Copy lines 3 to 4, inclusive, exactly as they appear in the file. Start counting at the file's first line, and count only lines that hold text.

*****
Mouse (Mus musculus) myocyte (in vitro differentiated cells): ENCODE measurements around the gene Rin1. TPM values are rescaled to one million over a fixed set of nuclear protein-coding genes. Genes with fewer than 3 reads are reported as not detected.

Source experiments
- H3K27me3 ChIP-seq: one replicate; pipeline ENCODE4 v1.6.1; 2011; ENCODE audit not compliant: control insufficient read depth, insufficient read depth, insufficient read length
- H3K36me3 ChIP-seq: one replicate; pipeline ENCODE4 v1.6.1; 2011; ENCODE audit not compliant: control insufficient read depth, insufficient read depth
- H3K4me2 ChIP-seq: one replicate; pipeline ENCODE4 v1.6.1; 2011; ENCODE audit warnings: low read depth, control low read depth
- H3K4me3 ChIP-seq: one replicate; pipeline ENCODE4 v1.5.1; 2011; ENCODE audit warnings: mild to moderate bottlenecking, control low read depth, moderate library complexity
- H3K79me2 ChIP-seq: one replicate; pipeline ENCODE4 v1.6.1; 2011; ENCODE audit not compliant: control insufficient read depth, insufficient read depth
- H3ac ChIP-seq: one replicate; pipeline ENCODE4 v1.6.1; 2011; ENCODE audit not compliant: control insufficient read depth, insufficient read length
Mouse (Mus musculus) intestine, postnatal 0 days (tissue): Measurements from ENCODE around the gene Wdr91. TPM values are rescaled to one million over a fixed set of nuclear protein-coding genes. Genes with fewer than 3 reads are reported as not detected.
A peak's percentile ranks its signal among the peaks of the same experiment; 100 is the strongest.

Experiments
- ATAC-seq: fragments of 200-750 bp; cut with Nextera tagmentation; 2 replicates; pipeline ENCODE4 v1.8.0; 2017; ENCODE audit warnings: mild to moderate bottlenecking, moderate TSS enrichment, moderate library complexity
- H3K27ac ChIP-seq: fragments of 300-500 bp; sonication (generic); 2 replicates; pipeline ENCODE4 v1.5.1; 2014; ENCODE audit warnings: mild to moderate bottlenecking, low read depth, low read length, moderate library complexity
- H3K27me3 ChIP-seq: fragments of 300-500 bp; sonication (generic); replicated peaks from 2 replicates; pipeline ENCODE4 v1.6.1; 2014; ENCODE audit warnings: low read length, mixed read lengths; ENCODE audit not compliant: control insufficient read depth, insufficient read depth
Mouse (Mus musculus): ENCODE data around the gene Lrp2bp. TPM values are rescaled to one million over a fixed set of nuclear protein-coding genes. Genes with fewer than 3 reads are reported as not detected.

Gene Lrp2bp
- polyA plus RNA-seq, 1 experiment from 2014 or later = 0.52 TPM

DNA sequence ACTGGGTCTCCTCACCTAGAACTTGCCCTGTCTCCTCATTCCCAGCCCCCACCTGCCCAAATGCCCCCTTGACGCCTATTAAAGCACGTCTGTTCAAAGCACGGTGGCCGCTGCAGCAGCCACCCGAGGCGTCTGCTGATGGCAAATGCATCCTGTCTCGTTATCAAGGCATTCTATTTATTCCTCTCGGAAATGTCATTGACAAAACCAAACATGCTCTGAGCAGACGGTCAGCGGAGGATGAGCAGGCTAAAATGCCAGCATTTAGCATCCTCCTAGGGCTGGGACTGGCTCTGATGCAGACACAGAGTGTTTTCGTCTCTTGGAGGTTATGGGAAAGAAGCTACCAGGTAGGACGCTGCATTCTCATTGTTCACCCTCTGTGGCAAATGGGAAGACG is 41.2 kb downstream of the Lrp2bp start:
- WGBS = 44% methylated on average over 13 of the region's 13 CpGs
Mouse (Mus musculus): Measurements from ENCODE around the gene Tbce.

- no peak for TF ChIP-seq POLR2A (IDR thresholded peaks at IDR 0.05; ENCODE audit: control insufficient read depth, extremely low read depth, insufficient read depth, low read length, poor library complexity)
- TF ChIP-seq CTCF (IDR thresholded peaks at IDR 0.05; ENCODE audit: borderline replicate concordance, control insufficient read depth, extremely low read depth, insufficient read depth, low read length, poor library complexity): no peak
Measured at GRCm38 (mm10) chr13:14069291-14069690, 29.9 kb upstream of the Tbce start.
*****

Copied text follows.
- H3K27me3 ChIP-seq: one replicate; pipeline ENCODE4 v1.6.1; 2011; ENCODE audit not compliant: control insufficient read depth, insufficient read depth, insufficient read length
- H3K36me3 ChIP-seq: one replicate; pipeline ENCODE4 v1.6.1; 2011; ENCODE audit not compliant: control insufficient read depth, insufficient read depth